Underlayments: Green by every definition

Underlayments: Green by every definition
August 22, 2011

With ever growing discern, consumers are asking for green flooring products and manufacturers have answered with environmentally responsible solutions. The next step, however, should be giving her a totally green system, right down to the underlayment.

In today’s market, that is not a difficult request to meet. Whatever you or your customer accept as green attributes, there are multiple options available.

Standards are in the process of being set to define just what green means for underlayments. ANSI is still developing definitive outlines for the product specifically, said Matt Heil, underlayment product manager and director of national retail sales at Pregis. However, the recently ratified laminate standard, released in February, touches on it in sections 5.4.3, 5.4.5, and 5.5.3 that deals with sundries, looking at environmentally sustainable inputs, bio-based packaging materials and avoidance of using chemicals of concern.

Currently, the main standard is for sound absorption and control. A product must be a 180- to 220-grain, said Pete Pino, operations manager at APC Cork. “If it is too small, there are too many air molecules and it loses sound control properties. That dimension closes the air chamber and controls sound.” Sound transmission class and impact insulation class look for products that achieve 50/50 standards: a 6mil product on a 1⁄4-inch slab meets those requirements, Pino said.

One of the oldest forms of underlayment comes from the quercus suber, the same cork oak that produces cork flooring. As with all cork products, including bottle stoppers, the product is made from the bark of the tree. “We don’t cut anything down,” said Tim Thompson, marketing manager at Amorim, which started making stoppers and underlayments in 1870. “Typically we can get 16 harvests from one tree, so they live for a long time. We have a tree that is 300 years old, which we call the Whistler.”

Because most cork companies make multiple products from the material, there is often little to no waste in production. Think of the way you eat chicken: The best meat is cut straight from the breast, while the bones and giblets are used to make soup bases. Nothing is wasted. Cork is very similar, only the chicken breast is the topical flooring and the giblets are the underlayment.

“There is zero waste in our plants after all of these products are manufactured,” Thompson said. “This is a very unique process that ensures our commitment to the sustainability of the global environment in which we live today.”

APC’s Pino resounded the cry of all natural with his company’s underlayments. “It’s all cork and it’s a natural, green product,” he said. “There’s nothing in it but cork.”

Synthetic materials

Not at all underlayments are created green. According to Jack Boesch, director of marketing for MP Global, many can be made from petroleum-based chemicals and some actually give off volatile organic compounds (VOCs). This could raise a red flag for many environmentally conscientious shoppers.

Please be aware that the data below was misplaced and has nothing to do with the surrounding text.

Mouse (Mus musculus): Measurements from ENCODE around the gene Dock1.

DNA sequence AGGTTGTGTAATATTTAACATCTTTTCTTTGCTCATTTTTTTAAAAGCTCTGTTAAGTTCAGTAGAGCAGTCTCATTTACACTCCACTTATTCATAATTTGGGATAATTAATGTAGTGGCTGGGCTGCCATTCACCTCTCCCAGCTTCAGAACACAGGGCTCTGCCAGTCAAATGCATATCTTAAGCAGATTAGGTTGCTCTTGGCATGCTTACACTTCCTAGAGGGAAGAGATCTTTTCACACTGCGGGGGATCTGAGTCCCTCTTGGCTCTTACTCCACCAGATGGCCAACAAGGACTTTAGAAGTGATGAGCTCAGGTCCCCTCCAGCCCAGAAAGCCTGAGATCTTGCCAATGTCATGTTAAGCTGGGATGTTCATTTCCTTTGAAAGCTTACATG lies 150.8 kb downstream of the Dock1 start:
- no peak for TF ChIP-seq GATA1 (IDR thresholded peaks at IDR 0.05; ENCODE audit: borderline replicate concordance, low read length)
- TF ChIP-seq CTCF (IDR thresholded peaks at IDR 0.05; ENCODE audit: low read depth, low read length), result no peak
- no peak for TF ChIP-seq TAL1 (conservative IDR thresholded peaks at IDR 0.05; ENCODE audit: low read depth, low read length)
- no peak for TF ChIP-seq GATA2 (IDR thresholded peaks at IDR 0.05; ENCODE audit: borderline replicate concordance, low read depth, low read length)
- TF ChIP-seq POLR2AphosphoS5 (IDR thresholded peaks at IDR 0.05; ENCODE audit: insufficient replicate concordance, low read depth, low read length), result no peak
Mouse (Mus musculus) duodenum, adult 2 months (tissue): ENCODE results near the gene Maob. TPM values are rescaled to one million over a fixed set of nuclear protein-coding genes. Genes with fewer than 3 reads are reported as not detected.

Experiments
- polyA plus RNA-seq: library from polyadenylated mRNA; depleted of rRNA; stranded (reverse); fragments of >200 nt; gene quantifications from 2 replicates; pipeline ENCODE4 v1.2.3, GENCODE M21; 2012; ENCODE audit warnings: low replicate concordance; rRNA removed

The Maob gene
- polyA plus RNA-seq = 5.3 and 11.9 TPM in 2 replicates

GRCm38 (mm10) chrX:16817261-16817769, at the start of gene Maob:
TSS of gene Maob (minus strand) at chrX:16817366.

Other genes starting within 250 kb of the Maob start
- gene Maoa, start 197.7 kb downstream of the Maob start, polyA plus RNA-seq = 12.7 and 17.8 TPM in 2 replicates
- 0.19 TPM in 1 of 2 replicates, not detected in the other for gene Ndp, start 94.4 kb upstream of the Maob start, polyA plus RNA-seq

MP Global is different. “Since the day our company was founded in 1997, our business model was to manufacture insulating and padding products from recycled materials that normally would have gone into landfills,” Boesch said. “Currently, we utilize approximately 780 tons of scrap fibers from the textile and carpet industries each month.”

Specifically, its QuietWalk has been certified to 94% recycled content, while some of its other products are certified at 100%. “According to what we’ve been told by SCS, our underlayments are the only ones on the market certified for Indoor Advantage Gold,” he added.

Certain manufacturing processes can also attribute to environmental stewardship. For example, products made from the same material lend more efficient manufacturing processes as well as the option to recycle, said Pregis’ Heil. “When you laminate two polyethylene substrates together, commonly known as low density polyethylene (LDTE), this construction can utilize waste materials during production and is recyclable at the end of its useful life,” he said.

However, it is a different story for products that fuse different substrates, like poly- styrene and polyethylene, due to the fact they are different materials. Polystyrene is a plastic used to make hairdryers, TVs and kitchen appliances, while polyethylene is the most simple and most common of all commercial polymers. “At end of life you can’t recycle two different substrates [so closely manufactured together],” Heil said.

In addition to manufacturing recyclable underlayment, Pregis focuses on the bigger picture of its carbon footprint in the production of its goods. “We dedicate ourselves to new technology and solutions that minimize impact on the environment while maximizing benefits to our customers,” said Daché Davidson, marketing manager. “By staying at the forefront of important trends such as source reduction, waste minimization, recycling and resource conservation, Pregis creates a winning proposition for our customers.”

-Emily Hooper

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